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Poem of the Week: We Can't Go By The Sundial by George Grace

By George Grace

Born and raised in a town
divided more or less
down the middle

by a time zone
my love living in a rent-by-the week
motel fifty yards/one hour away
from my bungalow has caused rifts

when she was either one hour too late
or I one hour too early and so we found
a good couples counselor

in her time zone though I must admit
I have missed a few sessions
owing to my disorientation.

Without synchronization
you’ll miss the important things in life
he said so you’ll either have to divide the difference
or someone will have to compromise
and wear a watch with the other’s time

and so I volunteered to do it
though I had issues with people
in faraway places arbitrarily deciding
our sun should rise and set simultaneously,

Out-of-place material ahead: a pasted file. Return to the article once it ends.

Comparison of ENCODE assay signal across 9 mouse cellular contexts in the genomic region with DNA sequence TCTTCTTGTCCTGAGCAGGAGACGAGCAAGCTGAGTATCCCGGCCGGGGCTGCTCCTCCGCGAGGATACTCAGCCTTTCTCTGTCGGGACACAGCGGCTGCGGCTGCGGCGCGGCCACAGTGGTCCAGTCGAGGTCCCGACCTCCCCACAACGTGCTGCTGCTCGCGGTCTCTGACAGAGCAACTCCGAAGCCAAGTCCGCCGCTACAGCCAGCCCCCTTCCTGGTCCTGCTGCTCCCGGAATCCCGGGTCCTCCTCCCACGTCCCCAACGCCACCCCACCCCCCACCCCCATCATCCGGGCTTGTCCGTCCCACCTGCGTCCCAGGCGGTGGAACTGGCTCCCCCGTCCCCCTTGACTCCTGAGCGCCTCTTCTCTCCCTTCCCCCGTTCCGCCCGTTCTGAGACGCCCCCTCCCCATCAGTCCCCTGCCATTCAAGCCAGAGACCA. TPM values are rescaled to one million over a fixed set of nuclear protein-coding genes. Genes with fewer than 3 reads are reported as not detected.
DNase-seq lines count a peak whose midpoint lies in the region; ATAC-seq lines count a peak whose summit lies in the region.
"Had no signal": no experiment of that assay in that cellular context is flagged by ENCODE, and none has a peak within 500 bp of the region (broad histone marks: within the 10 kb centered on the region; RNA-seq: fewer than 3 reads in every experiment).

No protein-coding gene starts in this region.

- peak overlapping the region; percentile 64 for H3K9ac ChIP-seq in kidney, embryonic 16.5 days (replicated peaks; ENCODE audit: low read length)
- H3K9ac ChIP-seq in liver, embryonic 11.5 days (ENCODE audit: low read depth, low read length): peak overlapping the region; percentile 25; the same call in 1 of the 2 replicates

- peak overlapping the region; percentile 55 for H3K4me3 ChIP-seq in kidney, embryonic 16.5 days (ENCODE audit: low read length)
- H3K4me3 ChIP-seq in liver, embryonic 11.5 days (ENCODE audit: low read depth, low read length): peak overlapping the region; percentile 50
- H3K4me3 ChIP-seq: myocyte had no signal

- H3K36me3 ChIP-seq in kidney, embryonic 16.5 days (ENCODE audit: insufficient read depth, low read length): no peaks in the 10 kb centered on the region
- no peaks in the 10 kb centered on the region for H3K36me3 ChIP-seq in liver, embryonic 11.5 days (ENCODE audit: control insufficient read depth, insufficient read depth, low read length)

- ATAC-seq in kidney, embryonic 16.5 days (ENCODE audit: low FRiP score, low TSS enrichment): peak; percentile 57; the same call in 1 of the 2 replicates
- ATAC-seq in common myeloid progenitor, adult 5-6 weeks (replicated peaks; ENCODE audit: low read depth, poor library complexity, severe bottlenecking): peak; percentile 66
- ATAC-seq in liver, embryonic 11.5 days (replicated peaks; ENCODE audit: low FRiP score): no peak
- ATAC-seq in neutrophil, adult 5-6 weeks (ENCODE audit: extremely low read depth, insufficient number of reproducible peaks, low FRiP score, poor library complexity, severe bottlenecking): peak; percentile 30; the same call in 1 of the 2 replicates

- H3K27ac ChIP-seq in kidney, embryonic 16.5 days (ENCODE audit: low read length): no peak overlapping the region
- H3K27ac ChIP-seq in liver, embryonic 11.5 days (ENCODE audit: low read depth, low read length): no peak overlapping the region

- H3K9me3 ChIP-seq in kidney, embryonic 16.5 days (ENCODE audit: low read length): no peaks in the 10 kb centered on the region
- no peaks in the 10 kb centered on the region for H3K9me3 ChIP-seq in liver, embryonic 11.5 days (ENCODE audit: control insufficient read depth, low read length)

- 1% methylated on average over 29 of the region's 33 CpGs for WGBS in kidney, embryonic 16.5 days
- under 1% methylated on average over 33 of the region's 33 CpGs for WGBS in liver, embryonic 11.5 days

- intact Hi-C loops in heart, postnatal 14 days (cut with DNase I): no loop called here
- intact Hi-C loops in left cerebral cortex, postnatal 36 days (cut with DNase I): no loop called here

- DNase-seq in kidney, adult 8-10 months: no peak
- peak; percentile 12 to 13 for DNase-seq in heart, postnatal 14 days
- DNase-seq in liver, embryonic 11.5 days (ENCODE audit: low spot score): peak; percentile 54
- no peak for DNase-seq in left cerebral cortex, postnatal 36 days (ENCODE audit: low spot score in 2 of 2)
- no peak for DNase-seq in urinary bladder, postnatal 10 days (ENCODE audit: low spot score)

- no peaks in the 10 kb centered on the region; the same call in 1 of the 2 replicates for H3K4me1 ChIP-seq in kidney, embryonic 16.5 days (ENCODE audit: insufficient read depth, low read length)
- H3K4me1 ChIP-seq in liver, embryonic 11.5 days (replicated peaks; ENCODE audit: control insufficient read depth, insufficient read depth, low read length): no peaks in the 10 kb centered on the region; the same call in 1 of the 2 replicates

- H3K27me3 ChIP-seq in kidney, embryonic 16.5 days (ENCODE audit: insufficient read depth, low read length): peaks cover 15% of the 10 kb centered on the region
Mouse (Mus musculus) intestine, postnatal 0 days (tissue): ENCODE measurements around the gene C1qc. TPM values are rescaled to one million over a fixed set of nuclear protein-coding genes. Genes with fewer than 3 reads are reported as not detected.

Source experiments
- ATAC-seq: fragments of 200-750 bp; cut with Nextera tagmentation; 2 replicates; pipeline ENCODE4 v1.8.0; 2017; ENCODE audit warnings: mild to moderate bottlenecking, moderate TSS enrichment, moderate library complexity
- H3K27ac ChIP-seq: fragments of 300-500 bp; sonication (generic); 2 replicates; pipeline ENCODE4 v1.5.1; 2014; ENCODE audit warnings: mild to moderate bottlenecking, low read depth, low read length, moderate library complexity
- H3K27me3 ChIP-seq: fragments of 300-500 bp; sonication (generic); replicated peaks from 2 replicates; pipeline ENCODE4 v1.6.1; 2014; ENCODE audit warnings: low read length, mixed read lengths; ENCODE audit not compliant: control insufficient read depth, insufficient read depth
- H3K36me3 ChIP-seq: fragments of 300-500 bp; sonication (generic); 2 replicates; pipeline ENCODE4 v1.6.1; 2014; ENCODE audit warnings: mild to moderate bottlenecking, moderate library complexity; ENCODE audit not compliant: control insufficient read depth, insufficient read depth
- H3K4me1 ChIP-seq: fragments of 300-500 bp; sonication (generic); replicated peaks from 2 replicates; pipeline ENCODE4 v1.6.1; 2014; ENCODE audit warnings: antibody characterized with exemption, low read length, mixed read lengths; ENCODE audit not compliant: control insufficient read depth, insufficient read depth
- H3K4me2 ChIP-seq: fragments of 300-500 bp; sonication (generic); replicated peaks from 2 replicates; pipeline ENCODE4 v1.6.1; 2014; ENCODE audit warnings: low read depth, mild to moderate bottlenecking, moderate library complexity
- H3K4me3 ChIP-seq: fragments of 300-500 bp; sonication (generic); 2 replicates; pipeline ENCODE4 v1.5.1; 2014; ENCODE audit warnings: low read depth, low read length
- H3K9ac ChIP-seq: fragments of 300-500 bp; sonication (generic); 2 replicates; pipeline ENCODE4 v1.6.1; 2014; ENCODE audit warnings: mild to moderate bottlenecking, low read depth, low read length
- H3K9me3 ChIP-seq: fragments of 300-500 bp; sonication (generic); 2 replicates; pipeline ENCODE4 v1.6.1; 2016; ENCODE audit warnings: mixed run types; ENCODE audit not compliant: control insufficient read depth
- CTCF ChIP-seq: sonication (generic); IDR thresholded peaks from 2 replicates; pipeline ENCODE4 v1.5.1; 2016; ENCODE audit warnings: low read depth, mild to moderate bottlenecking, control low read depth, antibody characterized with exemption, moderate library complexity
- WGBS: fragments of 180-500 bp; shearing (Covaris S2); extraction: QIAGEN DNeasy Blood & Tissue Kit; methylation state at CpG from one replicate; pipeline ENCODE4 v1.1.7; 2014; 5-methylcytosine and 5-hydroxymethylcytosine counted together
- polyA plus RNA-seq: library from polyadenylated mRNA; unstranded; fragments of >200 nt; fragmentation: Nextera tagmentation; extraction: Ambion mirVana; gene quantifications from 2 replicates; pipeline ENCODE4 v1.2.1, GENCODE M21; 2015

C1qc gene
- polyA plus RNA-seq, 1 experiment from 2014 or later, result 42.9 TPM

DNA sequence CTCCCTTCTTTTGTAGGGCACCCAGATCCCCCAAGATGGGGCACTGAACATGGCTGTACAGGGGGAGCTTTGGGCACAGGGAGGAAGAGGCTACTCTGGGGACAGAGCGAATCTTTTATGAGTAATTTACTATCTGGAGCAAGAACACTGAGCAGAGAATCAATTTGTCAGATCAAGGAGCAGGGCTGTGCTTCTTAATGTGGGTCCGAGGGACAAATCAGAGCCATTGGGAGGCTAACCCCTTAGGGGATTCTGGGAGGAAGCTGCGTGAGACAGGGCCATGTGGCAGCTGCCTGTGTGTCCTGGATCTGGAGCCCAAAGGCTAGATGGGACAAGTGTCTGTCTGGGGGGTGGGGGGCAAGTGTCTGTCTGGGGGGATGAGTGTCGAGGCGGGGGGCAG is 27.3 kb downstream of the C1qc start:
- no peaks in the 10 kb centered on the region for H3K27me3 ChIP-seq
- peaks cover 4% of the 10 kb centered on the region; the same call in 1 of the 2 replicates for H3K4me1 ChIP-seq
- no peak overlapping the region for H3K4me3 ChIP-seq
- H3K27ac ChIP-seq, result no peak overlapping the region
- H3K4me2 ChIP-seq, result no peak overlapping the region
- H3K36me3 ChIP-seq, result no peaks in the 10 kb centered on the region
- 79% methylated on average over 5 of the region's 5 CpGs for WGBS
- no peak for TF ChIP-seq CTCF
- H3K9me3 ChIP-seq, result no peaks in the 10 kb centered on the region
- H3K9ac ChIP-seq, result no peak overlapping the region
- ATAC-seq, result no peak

one hour apart.

She made me vow that when she dies
I must carry her body into my time zone
so it can be said
she spent one hour less
enduring this wreck of a century.

I, on the other hand.
want to die in her time zone
so it can be said
I found the courage to face it
one hour longer.
Contributor’s Note: GEORGE GRACE is a Buffalo-based artist, poet, playwright and writer whose books include “American Stonehenge,” “Night Wanes, Dawn” (Writer’s Den Press, 2012) and “Steeling America: A Poetic Memoir of Lackawanna’s Bethlehem Steel Plant” also published in 2014 by the Writer’s Den Press.

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